Emily Spearman is the owner of The Village Knittery, a bright little yarn shop in the heart of Summerville’s Village District. “I have knitted my way through life,” Spearman says. With a new baby and the frigid winter of the Northeast bearing down on her, she taught herself how to knit. “It was so portable,” she says. “I would knit at the ball fields and in the car rider lines.” Spearman soon found another benefit from her newfound hobby. “People would come up to me to see what I was doing,” Spearman says shrugging her shoulders. “I met a lot of great people that way.” Opened in February of 2009, The Village Knittery has evolved into not only a place of creative fusion, but a center for genuine camaraderie. “We have such a complex life these days that people seem to crave the simple,” Spearman says. On any given day there will be a group of ladies of all ages sitting at the couches chatting and laughing as they knit. But knitting is not just for the ladies, and Spearman beams with pride at the stereotypes that are unraveling at her shop. “Historically, woman were not allowed to own shops,” Spearman says. “Men were the designers and shop owners, while women were only allowed to make repairs.” Kyle Spearman, Emily’s son and business partner, is a great example of the resurgence of men in the knitting industry. After graduating from Clemson University, Kyle found the job market flat. Kyle was reluctant to join his mom at the shop, but this endeavor has proven fruitful. “To be able to assist our customers, Kyle needed to be somewhat versed in the art,” Spearman says. “But after only two years of working with yarn, his level of expertise is amazing. We are truly blessed by his presence,” Spearman says with grin. “It’s a lot of fun.” www.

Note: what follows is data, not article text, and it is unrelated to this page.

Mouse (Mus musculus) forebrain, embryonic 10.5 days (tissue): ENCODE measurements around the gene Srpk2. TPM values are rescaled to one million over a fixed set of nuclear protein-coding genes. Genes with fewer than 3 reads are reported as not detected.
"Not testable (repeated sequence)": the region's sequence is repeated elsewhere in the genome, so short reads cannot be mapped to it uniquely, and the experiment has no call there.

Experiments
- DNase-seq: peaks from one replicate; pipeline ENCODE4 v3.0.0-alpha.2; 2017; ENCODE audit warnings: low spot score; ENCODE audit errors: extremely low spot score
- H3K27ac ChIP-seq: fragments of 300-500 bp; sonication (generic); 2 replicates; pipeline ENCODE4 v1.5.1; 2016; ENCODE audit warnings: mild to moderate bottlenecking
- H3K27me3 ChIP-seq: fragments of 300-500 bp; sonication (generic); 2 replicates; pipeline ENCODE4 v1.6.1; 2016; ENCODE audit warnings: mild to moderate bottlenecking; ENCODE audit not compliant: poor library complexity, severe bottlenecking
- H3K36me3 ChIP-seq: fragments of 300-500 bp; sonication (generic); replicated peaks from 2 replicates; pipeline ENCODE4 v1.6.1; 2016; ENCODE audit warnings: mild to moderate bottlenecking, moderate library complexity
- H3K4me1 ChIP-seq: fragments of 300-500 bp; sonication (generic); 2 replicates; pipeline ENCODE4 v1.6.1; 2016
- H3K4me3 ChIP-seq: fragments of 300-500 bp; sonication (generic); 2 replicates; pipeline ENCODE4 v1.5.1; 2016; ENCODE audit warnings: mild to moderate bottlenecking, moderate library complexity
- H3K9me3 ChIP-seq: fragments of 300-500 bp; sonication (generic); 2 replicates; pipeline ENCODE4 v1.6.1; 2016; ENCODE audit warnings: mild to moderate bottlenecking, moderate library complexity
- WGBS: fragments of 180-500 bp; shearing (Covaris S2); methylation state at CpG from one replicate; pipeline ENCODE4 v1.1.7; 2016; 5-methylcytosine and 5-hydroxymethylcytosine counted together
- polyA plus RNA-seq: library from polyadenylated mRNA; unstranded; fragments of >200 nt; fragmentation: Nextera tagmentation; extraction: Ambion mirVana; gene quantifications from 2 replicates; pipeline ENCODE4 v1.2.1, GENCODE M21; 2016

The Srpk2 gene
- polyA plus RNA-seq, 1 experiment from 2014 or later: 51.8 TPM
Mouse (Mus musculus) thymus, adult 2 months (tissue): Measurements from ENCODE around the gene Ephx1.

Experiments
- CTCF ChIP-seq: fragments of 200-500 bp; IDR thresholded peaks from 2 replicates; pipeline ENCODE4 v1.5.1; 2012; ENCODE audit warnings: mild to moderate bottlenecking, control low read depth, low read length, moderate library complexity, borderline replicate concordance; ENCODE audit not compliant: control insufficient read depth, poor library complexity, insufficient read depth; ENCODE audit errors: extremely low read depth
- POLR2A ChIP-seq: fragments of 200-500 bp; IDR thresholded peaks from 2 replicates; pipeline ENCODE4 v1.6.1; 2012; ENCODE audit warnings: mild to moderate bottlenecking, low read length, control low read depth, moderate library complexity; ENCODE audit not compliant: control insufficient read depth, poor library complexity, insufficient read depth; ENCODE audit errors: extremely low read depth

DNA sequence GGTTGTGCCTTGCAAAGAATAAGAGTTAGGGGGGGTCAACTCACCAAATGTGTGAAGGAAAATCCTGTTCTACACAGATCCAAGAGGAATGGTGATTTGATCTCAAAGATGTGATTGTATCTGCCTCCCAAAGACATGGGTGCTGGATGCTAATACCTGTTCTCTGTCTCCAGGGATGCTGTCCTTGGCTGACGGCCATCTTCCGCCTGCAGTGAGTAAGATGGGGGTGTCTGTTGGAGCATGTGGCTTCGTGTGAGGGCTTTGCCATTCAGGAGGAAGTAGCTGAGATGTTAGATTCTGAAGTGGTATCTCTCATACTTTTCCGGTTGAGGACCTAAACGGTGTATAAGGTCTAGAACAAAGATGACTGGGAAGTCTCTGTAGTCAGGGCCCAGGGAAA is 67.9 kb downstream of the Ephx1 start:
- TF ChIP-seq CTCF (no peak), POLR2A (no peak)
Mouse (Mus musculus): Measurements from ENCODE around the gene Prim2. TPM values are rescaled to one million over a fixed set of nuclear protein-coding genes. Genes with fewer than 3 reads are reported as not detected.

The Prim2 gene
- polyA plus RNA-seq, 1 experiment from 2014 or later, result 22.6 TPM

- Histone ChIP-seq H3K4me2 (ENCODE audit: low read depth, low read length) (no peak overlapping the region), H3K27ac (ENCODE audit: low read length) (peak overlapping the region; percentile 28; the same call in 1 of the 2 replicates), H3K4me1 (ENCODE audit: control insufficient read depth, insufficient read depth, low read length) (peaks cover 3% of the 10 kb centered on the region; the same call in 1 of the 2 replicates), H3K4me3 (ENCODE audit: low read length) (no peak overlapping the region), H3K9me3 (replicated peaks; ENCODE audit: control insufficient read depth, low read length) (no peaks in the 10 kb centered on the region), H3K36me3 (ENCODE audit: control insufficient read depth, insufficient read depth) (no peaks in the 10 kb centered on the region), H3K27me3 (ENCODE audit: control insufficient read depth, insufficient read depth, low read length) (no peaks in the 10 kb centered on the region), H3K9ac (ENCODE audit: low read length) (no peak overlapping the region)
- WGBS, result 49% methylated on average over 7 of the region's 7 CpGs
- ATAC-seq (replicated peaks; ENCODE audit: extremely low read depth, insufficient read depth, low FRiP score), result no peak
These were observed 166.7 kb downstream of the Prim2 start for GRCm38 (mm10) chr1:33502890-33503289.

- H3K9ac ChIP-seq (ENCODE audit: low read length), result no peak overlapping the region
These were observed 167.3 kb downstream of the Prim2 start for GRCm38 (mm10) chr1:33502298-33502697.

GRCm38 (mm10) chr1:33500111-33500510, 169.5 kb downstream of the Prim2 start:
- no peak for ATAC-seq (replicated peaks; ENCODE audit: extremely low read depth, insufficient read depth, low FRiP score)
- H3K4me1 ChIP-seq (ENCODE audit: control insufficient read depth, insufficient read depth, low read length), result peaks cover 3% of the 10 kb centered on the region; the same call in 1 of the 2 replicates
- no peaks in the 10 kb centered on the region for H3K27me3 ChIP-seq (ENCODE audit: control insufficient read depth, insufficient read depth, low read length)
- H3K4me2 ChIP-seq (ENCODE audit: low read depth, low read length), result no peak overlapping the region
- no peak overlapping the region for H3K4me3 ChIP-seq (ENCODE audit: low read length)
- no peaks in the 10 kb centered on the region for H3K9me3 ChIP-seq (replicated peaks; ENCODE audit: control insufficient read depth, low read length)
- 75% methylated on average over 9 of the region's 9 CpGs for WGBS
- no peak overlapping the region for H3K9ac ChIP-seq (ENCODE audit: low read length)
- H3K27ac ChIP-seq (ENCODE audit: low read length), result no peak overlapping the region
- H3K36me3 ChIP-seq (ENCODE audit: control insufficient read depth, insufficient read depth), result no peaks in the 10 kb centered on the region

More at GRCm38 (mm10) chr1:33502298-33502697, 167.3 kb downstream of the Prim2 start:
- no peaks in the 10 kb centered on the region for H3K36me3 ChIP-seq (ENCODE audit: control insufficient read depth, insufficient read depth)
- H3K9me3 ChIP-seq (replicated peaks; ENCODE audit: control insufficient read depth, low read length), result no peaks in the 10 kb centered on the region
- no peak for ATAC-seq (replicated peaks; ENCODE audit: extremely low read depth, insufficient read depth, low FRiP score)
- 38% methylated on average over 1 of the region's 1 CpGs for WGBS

U P D T A E There has been good news and bad news since we first met luthier Michael Wentzell in the Winter 2010 article, “Beat Of His Own Strum.” Michael hadn’t been feeling well this past summer, but feeling inspired, he set out to complete a goal that he has had for the better part of twenty years. “I have always wanted to build a lap steel,” Wentzell says. “Not just any old lap steel, one like no one has ever seen before.” Wentzell got in contact with a luthier friend of his, Jon Payne of Asheville, North Carolina, and after a short phone conversation the guys decided to team up and make the guitar. Wentzell drew out the early designs of the guitar, taking inspiration from a mixture of unique body shapes. Wentzell and Payne discussed design details over the phone. “We went back and forth with ideas, but we were on the same page,” Wentzell says. Wentzell would do most of the design and logistics for the guitar, while Payne would do the construction. “A lot goes into designing a guitar,” says Wentzell. “There were a lot of phone calls and pictures emailed back and forth.” This lap steel would prove to be more than just a guitar in the lives of Michael Wentzell and Jon Payne. Soon after starting this new partnership, Michael Wentzell was diagnosed with cancer, and in Asheville, Payne’s wife had fallen ill with kidney disease. “This was a really tough summer,” says Wentzell. “But this guitar was great for us. It kept us focused on something good.” Wentzell got hold of the finished product just weeks before he started chemotherapy. “It’s awesome man,” Wentzell says with his signature bravado. There has been great a deal of interest in the guitar and six more are already in production. With a tough road ahead of Michael Wentzell, he is enjoying his latest creation. “In the moment is all I got now,” he says. AZALEA MAGAZINE / WINTER 2011-12